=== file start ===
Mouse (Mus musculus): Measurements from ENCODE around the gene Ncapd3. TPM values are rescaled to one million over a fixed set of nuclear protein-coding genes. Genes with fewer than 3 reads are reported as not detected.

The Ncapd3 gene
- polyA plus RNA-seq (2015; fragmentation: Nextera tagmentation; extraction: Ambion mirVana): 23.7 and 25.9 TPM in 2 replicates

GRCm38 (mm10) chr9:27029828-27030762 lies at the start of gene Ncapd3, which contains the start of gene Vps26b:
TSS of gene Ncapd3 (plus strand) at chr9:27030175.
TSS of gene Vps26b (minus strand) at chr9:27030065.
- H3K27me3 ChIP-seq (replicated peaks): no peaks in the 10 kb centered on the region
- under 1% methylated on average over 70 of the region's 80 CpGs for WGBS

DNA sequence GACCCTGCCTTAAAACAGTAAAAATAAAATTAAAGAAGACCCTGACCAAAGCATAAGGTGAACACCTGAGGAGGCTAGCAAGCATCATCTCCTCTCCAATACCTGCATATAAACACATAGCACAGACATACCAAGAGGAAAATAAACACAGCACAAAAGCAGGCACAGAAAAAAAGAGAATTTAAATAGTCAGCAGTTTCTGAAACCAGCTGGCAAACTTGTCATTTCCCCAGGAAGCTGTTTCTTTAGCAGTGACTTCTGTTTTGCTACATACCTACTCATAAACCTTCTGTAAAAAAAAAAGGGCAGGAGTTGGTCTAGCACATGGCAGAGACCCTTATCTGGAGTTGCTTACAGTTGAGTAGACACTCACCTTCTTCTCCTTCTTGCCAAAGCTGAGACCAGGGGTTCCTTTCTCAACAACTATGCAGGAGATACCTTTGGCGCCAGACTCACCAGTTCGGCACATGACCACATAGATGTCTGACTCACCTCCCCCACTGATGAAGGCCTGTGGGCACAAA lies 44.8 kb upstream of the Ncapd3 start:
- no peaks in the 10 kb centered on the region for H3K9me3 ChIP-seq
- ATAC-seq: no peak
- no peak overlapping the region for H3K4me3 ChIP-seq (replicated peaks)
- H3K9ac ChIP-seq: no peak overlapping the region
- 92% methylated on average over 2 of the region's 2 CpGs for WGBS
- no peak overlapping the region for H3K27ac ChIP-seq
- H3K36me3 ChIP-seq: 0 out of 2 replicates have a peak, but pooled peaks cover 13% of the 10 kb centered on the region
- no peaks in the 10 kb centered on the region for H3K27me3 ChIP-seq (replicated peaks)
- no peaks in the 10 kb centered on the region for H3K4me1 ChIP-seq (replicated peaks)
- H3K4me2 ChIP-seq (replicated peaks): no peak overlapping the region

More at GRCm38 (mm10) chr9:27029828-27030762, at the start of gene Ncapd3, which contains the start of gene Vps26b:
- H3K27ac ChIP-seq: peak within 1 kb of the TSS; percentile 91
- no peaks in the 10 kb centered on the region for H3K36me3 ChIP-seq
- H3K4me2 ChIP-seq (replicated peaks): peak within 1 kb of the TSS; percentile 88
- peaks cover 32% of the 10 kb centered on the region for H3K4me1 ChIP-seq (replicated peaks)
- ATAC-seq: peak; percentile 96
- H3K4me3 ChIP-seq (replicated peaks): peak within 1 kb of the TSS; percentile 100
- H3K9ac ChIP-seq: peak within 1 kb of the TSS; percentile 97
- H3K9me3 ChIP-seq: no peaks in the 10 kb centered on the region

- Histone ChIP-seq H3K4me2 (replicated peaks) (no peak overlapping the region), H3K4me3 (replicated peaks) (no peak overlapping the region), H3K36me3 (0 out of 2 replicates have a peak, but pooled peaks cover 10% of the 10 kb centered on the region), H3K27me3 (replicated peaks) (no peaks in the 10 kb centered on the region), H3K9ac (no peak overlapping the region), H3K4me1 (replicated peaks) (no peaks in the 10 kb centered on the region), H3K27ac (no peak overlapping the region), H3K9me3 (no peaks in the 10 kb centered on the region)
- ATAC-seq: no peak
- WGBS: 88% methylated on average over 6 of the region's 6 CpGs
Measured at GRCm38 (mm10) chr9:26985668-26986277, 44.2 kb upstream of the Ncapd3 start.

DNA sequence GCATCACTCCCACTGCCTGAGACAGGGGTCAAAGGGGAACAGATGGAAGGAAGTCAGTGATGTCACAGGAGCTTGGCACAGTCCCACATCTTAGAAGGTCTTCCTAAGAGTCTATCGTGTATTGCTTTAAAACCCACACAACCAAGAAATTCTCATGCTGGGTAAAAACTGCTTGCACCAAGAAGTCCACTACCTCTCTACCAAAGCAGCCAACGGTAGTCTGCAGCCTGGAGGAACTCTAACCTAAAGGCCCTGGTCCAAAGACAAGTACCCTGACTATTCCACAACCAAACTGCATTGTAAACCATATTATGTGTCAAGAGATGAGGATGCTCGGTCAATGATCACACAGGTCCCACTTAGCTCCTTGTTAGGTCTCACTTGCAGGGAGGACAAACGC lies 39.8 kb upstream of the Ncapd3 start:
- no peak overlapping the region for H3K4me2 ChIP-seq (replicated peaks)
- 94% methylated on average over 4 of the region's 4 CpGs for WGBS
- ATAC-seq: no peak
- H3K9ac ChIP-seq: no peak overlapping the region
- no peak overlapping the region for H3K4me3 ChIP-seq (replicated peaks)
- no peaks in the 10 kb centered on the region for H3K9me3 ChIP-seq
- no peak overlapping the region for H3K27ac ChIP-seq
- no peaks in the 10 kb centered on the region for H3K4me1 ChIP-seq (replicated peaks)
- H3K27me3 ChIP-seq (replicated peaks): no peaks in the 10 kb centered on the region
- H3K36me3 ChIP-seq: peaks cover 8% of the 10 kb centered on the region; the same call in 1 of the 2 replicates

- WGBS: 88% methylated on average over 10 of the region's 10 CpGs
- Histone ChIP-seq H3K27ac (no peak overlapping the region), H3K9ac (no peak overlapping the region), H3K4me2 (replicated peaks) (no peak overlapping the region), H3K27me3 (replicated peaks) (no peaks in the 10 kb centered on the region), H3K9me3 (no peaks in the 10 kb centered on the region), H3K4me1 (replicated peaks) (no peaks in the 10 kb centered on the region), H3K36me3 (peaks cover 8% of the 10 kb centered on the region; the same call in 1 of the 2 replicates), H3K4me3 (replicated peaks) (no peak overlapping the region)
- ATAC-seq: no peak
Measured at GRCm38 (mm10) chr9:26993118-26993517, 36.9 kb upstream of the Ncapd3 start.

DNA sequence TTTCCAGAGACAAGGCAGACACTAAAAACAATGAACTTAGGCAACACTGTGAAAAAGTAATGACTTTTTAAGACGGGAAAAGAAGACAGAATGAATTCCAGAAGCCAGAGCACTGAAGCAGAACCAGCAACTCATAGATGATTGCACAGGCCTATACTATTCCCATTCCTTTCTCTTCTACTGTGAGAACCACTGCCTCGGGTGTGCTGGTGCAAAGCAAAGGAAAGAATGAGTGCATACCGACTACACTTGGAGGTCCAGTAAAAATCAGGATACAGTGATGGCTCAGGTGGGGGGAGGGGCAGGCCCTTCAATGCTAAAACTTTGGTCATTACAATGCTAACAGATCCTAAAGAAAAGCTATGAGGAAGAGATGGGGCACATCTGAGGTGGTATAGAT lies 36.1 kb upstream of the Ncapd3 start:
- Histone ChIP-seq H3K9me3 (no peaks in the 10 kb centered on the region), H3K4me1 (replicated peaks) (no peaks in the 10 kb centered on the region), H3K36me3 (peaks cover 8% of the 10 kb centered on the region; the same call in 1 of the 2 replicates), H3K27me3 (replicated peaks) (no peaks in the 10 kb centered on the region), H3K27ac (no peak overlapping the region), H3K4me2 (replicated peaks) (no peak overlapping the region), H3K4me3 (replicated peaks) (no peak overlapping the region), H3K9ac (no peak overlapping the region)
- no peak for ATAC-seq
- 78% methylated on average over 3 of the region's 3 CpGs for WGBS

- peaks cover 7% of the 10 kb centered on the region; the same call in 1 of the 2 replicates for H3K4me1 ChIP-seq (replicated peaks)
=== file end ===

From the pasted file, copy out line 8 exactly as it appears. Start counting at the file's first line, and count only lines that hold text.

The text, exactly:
- under 1% methylated on average over 70 of the region's 80 CpGs for WGBS